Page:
These are my notes from a talk I gave on a panel called Takataapui Perspectives at Beyond: Discussion and action on gender and sexual diversity. This was a conference organised by Queer Avengers and held in Wellington this weekend.
Everything I’m talking about today is kind of a follow on from a talk I gave at clitfest a couple of months ago, so if you weren’t there, and you want to know how this starts, you can look at the post of that talk.
I was born a few years back, and I was given out for adoption. My mother is Pākehā, and my father is from Kāi Tahu. But my adoptive parents, who are Pākehā, were guaranteed that I am fully white. That meant I had no access to part of who I am and how I relate to this land. I’ve met my birth father, and he is undeniably not white. So I asked my birth mother if she knew he was Māori, and she said no, she hadn’t thought about it. As we talked, it became clear that it was because she saw my father as normal, and when you grow up in a culture that doesn’t talk about culture, and whiteness is normal, even though visibly he is clearly not white—he is undeniably brown—that meant she thought of him as white. Just like all the other non-white people she knew. That’s not her fault—that’s white culture.
White culture makes whiteness normal and invisible, and it means we understand everything that is not obviously different and exotic as normal, and therefore also white. This really hurts people, because we feel like we have to perform to be recognised as who we are. It pushes us into extremes on a spectrum, and for Māori especially, that’s dangerous, because we always get the shitty end of any dichotomy. My father would have been recognised as Māori if he behaved angrily, or like he was poor and uneducated, but he was a smart well-spoken, nice young man—clearly white.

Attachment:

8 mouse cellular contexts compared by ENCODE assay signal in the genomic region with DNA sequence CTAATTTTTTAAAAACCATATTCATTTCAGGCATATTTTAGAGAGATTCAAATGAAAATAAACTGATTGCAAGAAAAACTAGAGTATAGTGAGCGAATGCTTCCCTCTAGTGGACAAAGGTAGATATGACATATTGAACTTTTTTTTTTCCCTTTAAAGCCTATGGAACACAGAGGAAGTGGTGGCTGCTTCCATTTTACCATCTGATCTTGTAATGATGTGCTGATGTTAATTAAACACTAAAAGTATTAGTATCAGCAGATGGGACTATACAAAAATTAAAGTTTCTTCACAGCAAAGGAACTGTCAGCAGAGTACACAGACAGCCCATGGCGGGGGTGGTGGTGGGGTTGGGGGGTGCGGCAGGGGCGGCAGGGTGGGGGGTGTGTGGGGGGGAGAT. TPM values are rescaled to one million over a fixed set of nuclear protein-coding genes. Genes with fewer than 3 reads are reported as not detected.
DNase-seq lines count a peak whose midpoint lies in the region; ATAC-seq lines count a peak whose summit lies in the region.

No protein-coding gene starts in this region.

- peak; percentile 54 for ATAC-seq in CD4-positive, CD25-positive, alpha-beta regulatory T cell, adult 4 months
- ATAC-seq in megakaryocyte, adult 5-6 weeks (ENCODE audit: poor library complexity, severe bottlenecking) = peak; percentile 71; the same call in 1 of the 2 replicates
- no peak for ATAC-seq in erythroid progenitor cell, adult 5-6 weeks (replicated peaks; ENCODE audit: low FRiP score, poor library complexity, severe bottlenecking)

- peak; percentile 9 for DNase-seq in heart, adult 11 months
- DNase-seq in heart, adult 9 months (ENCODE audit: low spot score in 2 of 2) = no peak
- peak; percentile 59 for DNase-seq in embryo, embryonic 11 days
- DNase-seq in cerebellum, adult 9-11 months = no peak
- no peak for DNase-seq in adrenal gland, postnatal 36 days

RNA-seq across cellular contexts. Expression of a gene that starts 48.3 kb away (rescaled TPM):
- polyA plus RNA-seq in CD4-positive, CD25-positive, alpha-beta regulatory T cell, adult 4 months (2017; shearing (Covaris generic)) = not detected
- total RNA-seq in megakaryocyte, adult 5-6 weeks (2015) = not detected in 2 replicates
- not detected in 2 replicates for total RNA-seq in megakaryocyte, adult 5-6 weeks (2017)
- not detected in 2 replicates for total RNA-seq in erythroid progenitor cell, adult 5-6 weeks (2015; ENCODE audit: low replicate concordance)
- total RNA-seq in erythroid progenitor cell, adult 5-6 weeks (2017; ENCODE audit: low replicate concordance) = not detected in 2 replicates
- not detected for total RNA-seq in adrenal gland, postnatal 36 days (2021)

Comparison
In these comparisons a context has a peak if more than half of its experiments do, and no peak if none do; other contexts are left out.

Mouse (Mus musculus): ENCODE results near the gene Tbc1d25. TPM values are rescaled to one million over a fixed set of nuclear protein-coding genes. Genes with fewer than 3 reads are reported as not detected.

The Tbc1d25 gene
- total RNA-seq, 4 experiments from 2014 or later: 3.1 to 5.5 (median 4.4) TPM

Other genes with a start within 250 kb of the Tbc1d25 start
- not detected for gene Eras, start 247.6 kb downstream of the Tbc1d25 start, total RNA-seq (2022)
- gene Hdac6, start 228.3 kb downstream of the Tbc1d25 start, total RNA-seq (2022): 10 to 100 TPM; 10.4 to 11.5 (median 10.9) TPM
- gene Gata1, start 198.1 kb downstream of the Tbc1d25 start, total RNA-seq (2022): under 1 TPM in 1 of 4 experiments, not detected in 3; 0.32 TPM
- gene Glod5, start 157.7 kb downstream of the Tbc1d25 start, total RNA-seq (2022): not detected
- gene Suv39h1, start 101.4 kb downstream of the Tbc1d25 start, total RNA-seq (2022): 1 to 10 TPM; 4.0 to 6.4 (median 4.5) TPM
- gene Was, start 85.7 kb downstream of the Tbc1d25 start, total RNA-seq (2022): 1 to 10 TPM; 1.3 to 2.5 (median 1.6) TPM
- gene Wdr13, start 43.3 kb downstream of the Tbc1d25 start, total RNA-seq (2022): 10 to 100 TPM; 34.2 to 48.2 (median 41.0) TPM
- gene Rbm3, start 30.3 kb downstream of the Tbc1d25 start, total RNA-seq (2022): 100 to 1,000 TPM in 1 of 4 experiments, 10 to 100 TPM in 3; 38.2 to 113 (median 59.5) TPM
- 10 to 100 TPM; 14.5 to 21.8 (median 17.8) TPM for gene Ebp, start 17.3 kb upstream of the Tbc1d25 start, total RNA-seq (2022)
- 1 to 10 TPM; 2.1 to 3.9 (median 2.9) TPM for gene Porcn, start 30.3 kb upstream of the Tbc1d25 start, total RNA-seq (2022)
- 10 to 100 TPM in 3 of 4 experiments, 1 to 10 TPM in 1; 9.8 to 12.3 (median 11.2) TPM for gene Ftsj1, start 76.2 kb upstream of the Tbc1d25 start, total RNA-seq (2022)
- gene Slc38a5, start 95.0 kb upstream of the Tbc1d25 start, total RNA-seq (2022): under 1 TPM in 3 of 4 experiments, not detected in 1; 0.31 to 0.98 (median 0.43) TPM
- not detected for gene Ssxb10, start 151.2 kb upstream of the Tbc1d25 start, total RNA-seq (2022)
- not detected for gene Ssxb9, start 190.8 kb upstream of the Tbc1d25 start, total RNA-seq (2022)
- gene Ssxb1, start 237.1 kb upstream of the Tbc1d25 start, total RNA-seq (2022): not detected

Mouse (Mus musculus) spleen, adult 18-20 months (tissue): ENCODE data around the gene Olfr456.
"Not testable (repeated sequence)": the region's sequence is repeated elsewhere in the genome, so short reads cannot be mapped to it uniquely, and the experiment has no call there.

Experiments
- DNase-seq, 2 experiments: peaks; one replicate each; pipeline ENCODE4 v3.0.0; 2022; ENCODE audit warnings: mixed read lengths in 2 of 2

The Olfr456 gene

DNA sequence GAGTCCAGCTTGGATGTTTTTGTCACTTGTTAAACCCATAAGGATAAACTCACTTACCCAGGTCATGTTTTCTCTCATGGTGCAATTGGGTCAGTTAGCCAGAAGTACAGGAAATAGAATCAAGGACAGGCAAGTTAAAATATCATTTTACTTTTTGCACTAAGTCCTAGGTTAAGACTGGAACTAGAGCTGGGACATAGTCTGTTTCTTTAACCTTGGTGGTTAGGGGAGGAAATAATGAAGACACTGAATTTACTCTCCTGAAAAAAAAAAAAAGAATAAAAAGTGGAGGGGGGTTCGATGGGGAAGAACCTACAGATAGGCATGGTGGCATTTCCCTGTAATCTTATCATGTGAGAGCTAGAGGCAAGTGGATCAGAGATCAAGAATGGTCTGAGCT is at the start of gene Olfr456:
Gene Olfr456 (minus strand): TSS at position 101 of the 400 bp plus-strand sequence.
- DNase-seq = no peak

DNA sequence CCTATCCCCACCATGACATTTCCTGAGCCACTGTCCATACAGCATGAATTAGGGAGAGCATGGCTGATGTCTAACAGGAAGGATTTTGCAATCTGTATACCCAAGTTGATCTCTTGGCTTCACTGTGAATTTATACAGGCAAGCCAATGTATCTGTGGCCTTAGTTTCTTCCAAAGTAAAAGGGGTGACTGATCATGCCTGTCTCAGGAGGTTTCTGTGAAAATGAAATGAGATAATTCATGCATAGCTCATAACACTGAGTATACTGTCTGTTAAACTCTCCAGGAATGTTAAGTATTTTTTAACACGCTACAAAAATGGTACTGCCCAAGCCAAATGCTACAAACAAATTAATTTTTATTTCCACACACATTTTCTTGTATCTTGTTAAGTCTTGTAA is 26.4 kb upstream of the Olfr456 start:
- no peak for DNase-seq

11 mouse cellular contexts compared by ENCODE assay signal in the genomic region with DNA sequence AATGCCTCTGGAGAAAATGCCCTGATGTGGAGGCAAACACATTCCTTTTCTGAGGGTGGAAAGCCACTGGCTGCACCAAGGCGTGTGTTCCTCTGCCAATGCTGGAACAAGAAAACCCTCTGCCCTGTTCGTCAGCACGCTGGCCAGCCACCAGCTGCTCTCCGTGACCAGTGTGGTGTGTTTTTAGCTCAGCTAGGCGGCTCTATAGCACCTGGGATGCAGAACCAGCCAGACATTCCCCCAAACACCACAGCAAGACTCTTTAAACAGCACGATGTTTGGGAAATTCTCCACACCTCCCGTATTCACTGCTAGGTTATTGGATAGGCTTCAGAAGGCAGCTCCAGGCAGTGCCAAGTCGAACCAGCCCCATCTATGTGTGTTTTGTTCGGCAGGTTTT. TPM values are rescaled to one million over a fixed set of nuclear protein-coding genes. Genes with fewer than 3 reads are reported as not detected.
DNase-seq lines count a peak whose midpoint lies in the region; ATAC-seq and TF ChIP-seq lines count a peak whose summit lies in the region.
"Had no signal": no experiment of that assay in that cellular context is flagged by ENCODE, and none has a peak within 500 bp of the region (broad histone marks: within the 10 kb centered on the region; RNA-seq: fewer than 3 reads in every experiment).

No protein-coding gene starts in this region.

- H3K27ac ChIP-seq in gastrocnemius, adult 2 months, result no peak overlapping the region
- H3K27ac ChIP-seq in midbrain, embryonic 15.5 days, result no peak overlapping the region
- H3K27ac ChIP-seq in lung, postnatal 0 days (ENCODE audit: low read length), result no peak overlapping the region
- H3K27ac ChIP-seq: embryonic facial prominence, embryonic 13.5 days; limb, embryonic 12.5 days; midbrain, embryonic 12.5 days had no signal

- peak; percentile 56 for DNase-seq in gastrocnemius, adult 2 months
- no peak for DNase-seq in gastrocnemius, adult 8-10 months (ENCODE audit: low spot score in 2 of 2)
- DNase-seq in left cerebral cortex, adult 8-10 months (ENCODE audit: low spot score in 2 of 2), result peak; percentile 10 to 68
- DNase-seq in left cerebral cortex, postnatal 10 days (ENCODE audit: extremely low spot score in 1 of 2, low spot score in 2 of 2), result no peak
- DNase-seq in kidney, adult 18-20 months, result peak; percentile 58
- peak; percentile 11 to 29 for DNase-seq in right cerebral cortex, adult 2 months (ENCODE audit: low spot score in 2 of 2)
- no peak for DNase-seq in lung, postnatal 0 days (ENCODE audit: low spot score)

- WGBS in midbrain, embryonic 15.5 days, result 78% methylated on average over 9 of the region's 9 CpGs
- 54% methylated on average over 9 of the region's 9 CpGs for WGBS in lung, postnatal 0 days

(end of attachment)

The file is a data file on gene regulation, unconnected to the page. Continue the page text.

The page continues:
I’m sure you know all this, intellectually, especially in relation to heterosexism and queerness. Unless we announce our sexuality in some way, everyone assumes we’re straight. It’s the same thing. So why am I talking about this?
I was asked to speak on this panel called Takatāpui perspectives, and the first thing I noticed is that there is no panel called white queer perspectives. There is pretty much never a panel on white perspectives about anything, and that’s because the word we often use to describe white perspectives is ‘reality’. I have an opinion on a lot of what is in the programme, or of other things I would have liked to see on the programme. I’m sure the other people on this panel do too. Today I could be talking about gender binaries, or queer parenting, or marriage, or homophobia, but instead I’m talking about Takatāpui perspectives. I don’t even know what that means.